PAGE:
From MozillaWiki
Jump to: navigation, search


Annotations are provided by a browser service that can associate arbitrary information with URLs. The goal is to use them for both history and bookmarks. GUI requires close integration with bookmarks to show annotations together with tags. Load the annotations into the sidebar when a URI opened. Flat editable mode in the sidebar would simply the use.

Possible uses:

  • Fav icon
  • Page thumbnail
  • Notes / Citations
  • Persistent storage for Javascript on the page
  • Microformat meta-data, e.g. geo location, dates, events,

The bug for this feature is 306640

Internal design

The design consists of two tables. The first maps URLs to internal IDs.

The second stores all annotations:

  • URL ID
  • Annotation name
  • Value
  • Expiration information
  • Flags (perhaps combined with expiration information)

Binary data

mozStorage can handle binary data. It would be nice to be able to store thumbnails, favicons, and other images as binary data instead of base-64 encoded data URLs. We would have to also store the MIME time for these.

The problem is then how to get the data out of the annotation service and into some UI widget. The data URLs are nice because they can be used in place of "src=" for images. However, is is inefficient to copy around 16K URLs just to display an image. It would be nice if there was a new protocol handler "annot:URL:name" that automatically something from the annotation service. These URLs would have the same privileges as "chrome:" URLs, so would only be accessible to chrome.


Because some annotations can be large, and the number of pages can also become very large, some sort of annotation expiration scheme is required. Annotations beyond the expiration date will be deleted. The time frame must be variable because some annotations may be large and should expire faster, while others may be small and have minimal overhead for keeping them around. The option of never expiring will also be provided.

This time frame may be measured from annotation creation, but it could potentially be more valuable to measure from from last page access time: "this annotation expires after one month of page disuse". Clearing the history should implicitly expire most annotations unless they never expire or are needed for something like a bookmark.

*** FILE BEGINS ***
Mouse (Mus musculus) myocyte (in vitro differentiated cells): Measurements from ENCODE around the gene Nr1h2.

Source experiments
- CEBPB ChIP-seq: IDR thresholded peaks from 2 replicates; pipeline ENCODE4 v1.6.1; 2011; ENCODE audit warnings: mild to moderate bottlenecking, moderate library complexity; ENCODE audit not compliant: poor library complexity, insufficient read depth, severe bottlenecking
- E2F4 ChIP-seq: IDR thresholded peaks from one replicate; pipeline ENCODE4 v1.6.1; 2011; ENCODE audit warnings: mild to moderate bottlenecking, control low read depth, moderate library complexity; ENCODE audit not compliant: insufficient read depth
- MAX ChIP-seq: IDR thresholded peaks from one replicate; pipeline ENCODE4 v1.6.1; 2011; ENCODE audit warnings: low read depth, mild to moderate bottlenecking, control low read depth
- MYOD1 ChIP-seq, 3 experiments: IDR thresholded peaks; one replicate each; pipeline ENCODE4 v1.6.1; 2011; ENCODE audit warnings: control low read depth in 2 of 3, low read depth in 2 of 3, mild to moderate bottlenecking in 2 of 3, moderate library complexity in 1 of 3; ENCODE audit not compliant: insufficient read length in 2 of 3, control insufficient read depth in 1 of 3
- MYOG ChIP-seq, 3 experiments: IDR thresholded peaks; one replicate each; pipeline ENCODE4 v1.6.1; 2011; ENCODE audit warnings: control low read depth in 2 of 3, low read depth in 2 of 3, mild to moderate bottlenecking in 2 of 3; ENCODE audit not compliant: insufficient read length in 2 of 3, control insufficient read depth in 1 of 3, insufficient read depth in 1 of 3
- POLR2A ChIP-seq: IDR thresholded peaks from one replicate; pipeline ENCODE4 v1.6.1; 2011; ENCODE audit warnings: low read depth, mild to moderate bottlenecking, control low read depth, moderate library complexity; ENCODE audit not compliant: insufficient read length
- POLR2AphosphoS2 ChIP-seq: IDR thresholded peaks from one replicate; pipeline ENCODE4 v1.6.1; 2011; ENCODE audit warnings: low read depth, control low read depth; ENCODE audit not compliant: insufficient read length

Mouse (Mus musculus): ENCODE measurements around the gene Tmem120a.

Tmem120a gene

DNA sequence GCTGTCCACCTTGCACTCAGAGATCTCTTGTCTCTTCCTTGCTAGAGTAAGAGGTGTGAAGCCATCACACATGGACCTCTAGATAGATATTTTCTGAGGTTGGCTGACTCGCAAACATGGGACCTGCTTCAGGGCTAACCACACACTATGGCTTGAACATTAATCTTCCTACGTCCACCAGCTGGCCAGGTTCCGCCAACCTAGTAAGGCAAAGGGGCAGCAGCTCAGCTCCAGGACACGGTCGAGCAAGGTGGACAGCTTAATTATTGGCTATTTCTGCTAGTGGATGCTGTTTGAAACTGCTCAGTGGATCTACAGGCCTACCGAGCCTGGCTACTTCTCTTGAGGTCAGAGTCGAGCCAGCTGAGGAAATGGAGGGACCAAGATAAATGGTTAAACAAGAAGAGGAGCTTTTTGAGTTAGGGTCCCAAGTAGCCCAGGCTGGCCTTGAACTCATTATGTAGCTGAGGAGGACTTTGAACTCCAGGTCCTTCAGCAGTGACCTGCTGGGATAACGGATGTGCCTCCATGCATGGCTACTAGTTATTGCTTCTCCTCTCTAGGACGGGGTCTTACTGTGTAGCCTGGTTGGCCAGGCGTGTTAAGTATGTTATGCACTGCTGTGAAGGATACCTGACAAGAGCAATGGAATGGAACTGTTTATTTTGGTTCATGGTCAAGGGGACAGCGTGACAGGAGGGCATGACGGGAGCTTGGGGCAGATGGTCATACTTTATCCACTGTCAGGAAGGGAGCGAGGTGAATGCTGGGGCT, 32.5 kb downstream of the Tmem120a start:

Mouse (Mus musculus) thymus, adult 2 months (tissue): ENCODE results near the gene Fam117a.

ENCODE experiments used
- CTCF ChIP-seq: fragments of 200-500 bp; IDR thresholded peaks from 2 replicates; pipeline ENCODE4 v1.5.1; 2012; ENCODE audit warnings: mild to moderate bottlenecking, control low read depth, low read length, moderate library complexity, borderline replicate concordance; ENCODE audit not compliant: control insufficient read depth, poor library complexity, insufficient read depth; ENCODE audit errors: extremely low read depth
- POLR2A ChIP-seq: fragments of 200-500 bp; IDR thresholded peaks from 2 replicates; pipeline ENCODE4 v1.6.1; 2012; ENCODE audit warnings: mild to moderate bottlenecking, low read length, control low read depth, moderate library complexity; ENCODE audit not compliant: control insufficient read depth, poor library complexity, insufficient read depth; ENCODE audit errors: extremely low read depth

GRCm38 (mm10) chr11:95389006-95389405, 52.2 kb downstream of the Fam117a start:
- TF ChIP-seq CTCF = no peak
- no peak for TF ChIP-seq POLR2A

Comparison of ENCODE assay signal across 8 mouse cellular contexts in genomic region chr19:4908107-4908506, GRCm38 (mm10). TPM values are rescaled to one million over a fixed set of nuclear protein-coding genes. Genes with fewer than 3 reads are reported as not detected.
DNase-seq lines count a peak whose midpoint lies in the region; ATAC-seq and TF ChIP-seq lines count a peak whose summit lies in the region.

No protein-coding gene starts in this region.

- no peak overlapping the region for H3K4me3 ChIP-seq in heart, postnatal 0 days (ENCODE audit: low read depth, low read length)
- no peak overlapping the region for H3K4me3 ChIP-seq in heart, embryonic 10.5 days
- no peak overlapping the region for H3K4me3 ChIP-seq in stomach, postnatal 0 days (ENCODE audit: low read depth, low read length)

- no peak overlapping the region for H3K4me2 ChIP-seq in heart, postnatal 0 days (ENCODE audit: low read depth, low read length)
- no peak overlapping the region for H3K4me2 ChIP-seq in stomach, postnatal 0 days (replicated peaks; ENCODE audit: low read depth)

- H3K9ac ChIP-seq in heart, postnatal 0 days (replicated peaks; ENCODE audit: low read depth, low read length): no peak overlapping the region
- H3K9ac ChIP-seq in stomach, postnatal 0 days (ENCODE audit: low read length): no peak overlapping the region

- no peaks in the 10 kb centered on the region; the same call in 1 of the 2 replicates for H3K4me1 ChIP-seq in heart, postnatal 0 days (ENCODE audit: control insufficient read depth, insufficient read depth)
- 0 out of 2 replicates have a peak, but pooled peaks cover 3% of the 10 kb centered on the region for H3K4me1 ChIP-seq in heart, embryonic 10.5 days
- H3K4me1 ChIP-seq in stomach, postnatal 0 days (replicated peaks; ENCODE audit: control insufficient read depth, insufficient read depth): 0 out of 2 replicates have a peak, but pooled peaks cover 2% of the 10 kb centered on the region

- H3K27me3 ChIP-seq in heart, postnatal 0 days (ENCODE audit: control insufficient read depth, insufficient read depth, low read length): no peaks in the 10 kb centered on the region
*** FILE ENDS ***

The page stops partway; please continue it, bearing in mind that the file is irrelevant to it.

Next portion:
Annotation expiration grows more complicated because the new history and bookmark systems will store some data in the annotation service such as favicons. The favicon for a site, and other annotations, should probably never expire as long as you have a bookmark to it. This introduces dependencies that are difficult to manage. I am leaning toward some kind of callback service where you can register yourself as interested in expired annotations. When the annotation service deletes annotations, it will ask these services, which can veto the delete.


Flags could indicate whether an annotation is user-entered (e.g. notes), automatic/service-entered (e.g. favicons, last visit date, etc.), or web page entered (as with IE's userData storage, this would need more aggressive limits). It could also store whether that annotation should be synced remotely or not, and possibly other bits.


Initially, the annotation service will only be available to trusted chrome code. It will be able to read and write any annotation.

If scripts on web pages are allowed to store data, they should only be able to see data that they themselves have written, and not user entered data or service entered data (favicons, etc.). Limiting access to pages on the same path allows some flexibility with different pages from the same service, and should provide minimal opportunity for data leakage.


If, in the future, limited access to the annotations is given to web apps, they should be restricted in the amount of data that they are allowed to store. We probably want to limit the amount of data per host and possibly also at a finer grained level like pages (as with IE) or paths.